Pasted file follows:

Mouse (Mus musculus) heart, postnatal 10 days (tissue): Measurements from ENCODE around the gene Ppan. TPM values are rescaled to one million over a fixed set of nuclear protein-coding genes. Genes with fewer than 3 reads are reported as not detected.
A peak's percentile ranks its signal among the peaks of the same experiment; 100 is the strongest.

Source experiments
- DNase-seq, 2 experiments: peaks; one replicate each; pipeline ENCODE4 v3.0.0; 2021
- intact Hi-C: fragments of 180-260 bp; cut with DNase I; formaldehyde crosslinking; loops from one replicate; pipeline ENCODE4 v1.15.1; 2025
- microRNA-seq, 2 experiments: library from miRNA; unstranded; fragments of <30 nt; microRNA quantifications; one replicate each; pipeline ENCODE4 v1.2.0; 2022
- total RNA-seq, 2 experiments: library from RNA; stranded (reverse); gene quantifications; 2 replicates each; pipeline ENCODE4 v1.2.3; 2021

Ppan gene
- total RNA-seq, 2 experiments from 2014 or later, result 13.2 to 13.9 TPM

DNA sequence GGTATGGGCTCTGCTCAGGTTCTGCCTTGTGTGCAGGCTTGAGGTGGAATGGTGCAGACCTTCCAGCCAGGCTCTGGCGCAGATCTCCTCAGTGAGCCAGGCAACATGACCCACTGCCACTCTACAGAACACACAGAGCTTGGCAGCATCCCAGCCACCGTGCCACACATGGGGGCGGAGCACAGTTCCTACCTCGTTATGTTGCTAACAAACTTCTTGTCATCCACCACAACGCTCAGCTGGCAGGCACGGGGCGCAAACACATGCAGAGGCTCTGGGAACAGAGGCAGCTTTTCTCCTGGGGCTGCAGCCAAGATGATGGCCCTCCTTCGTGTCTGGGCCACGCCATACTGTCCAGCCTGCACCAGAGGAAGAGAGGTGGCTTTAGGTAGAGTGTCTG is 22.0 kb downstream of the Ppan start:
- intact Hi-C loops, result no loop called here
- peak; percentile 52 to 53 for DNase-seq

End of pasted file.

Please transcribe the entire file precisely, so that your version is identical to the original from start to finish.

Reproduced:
Mouse (Mus musculus) heart, postnatal 10 days (tissue): Measurements from ENCODE around the gene Ppan. TPM values are rescaled to one million over a fixed set of nuclear protein-coding genes. Genes with fewer than 3 reads are reported as not detected.
A peak's percentile ranks its signal among the peaks of the same experiment; 100 is the strongest.

Source experiments
- DNase-seq, 2 experiments: peaks; one replicate each; pipeline ENCODE4 v3.0.0; 2021
- intact Hi-C: fragments of 180-260 bp; cut with DNase I; formaldehyde crosslinking; loops from one replicate; pipeline ENCODE4 v1.15.1; 2025
- microRNA-seq, 2 experiments: library from miRNA; unstranded; fragments of <30 nt; microRNA quantifications; one replicate each; pipeline ENCODE4 v1.2.0; 2022
- total RNA-seq, 2 experiments: library from RNA; stranded (reverse); gene quantifications; 2 replicates each; pipeline ENCODE4 v1.2.3; 2021

Ppan gene
- total RNA-seq, 2 experiments from 2014 or later, result 13.2 to 13.9 TPM

DNA sequence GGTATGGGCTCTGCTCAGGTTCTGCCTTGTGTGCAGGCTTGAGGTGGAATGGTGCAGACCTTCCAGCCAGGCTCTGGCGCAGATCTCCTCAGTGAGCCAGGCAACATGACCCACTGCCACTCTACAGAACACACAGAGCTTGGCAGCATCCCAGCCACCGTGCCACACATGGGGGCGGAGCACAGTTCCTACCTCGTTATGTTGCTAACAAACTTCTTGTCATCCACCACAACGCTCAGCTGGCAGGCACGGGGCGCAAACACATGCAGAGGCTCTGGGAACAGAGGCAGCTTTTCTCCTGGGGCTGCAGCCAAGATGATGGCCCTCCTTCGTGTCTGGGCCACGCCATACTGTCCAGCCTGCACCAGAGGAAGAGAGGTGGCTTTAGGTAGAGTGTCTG is 22.0 kb downstream of the Ppan start:
- intact Hi-C loops, result no loop called here
- peak; percentile 52 to 53 for DNase-seq